France says 2011 make or break year for G20
French Prime Minister Francois Fillon said on Thursday that 2011 is a make or break year for the G20 forum of top global economies to prove its worth by tackling economic reform or risk being marginalised.
French President Nicolas Sarkozy has set as G20 priorities a major overhaul of the global economy's infrastructure, including a reforming the monetary system and ending excessive price swings in commodity markets, as well as improving economic governance.
"The G20 must show that it remains capable of making decisions and implementing them, otherwise other institutions may try to supplant it," Fillon said at a conference on economic change.
France currently holds the rotating presidency of the G20 forum of the world's 20 largest economies, and also this year chairs the G8, comprised of six major Western powers, Russia and Japan.
"The G20 must successfully address the major projects that have been on hold for many years," Fillon said.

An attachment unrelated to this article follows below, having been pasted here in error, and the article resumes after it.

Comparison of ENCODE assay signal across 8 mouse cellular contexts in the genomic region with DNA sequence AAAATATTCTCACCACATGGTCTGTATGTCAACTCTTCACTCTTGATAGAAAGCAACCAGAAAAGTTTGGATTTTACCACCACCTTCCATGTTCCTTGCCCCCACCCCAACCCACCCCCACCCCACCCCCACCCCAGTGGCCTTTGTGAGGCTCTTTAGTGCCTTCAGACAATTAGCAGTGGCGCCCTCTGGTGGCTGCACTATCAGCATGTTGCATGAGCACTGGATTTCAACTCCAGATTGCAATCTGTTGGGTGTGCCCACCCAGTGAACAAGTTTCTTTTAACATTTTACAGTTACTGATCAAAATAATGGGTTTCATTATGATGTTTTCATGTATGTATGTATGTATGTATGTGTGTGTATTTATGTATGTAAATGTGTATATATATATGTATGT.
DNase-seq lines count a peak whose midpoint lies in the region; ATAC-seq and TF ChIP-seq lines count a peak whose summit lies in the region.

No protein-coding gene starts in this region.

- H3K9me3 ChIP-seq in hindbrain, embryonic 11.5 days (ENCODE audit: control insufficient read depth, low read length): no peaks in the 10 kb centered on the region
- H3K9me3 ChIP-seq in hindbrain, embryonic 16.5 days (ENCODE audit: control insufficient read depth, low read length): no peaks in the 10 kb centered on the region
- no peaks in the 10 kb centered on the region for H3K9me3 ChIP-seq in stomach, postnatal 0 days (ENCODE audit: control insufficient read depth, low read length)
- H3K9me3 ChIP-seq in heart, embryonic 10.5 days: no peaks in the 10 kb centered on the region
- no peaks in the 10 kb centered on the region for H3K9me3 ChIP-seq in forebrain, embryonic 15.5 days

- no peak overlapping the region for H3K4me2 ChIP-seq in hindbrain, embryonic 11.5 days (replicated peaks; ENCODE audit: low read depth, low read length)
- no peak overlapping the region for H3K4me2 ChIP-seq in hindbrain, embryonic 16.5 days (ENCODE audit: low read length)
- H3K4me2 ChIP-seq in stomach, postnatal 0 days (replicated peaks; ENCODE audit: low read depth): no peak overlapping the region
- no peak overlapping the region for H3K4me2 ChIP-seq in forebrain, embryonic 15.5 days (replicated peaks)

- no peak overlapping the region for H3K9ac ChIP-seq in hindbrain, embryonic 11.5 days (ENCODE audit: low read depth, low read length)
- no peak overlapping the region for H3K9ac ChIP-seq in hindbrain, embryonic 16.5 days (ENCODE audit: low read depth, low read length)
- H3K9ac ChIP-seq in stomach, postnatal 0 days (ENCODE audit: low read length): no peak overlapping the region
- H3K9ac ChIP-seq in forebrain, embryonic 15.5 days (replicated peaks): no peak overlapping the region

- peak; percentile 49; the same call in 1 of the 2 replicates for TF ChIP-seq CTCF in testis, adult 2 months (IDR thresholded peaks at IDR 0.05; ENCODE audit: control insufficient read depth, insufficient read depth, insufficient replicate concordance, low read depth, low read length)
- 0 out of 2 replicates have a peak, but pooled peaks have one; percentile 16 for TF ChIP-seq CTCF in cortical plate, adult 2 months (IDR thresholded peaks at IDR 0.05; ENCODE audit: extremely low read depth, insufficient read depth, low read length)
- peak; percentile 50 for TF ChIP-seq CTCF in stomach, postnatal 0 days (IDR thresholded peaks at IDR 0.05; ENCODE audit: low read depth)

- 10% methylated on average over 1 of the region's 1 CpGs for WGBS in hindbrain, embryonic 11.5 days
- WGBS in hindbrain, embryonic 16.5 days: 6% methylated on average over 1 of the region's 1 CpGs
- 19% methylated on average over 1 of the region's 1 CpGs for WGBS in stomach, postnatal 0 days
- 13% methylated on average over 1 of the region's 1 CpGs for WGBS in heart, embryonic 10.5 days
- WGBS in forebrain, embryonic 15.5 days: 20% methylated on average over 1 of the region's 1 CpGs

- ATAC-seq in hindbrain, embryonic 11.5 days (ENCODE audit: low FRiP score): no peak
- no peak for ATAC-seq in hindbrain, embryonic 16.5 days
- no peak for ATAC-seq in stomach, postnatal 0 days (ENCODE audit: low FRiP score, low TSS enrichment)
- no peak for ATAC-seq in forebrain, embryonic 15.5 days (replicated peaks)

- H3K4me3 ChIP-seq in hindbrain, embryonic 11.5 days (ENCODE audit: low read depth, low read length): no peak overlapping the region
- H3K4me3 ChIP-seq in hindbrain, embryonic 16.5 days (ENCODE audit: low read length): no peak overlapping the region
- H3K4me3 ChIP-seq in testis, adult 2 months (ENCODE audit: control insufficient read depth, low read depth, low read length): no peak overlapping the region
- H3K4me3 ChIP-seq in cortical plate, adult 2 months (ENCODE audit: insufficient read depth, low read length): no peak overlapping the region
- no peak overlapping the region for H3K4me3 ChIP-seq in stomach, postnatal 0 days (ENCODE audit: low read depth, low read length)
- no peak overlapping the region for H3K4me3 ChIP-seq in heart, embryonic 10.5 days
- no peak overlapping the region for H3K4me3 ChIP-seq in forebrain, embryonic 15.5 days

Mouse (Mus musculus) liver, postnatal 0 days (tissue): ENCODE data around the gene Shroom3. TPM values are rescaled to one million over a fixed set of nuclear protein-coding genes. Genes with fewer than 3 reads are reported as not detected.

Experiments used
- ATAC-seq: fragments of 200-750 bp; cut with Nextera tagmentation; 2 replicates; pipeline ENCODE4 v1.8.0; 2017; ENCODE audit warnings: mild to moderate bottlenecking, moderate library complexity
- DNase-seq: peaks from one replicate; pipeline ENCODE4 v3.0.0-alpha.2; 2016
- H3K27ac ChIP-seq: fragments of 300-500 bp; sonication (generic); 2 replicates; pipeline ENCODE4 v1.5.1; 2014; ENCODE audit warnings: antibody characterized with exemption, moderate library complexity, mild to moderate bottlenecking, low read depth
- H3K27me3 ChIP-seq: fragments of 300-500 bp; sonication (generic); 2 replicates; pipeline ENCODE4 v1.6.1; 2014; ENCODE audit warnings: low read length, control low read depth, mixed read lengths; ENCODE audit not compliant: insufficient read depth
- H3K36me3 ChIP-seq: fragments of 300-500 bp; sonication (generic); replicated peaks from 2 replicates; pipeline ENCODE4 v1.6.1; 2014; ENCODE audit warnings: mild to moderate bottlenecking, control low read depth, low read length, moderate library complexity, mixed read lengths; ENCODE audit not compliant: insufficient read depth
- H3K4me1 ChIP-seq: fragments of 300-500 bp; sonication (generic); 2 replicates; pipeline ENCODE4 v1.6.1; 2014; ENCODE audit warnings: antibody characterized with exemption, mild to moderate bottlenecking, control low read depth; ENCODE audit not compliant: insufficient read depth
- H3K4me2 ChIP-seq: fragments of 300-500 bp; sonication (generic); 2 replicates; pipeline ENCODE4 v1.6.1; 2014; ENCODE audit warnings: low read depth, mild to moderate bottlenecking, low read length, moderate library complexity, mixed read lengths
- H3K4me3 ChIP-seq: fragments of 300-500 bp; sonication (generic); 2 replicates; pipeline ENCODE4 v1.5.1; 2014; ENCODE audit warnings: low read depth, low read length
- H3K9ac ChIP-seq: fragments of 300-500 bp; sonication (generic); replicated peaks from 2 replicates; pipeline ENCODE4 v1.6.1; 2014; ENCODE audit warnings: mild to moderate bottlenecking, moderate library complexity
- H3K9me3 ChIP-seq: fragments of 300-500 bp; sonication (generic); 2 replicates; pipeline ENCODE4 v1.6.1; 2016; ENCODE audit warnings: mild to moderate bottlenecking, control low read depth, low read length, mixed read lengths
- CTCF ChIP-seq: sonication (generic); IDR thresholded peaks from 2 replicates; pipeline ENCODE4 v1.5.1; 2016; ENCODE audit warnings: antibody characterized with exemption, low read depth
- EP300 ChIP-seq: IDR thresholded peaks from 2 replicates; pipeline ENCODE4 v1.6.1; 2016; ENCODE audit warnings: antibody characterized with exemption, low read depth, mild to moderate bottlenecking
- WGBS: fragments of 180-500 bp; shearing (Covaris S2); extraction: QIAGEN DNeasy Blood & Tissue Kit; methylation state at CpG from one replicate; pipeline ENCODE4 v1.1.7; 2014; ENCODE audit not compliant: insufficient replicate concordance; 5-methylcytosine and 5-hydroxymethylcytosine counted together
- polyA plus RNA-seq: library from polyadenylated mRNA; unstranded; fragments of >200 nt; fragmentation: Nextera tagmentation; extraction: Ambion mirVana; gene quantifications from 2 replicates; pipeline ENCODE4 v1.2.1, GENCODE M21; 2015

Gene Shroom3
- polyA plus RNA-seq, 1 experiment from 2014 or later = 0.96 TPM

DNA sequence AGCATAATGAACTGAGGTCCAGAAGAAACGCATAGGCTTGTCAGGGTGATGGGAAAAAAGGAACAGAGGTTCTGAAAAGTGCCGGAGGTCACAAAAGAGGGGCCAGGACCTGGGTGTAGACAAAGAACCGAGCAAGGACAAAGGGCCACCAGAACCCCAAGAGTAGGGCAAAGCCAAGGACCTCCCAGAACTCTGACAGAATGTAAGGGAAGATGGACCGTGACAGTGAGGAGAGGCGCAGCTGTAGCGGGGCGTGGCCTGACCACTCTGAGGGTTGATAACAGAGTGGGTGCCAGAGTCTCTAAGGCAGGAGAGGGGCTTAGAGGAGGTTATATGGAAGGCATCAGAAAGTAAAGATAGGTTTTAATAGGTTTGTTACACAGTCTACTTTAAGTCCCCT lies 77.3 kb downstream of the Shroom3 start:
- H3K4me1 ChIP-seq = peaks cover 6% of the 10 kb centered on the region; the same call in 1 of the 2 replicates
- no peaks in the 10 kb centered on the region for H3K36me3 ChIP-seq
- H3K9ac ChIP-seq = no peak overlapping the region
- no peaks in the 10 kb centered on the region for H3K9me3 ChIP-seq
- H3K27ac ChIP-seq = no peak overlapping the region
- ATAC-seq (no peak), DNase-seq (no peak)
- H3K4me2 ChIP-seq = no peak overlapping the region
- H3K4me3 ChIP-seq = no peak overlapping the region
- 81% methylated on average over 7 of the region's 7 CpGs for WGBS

As the crisis passes, so will the sense of urgency and the temptation will be to slow down on reforms, he said.
"Now that the risk seems far away, momentum and vigilance must not fail. The future and legitimacy of the G20 depend on it," he said.
Britain's finance minister George Osborne said he believed the future of the G20 depends on the success of the French presidency.
"I think you have an enormous responsibility in the next year to prove that the G20 is relevant as an important international institution going forward, because if the French can't make a success of the G20, then I don't see who can," Osborne said.
He expressed confidence that the French presidency would in fact succeed.
"All the signs are good, all the signs are pointing in the right direction," said Osborne.
France has so far been rather muted about its G20 plans, with Sarkozy expected to formally kick off the presidency which lasts until mid-November with a January 24 press conference.
On January 10 he is due to discuss his plans with his US counterpart Barack Obama.
© 2011 AFP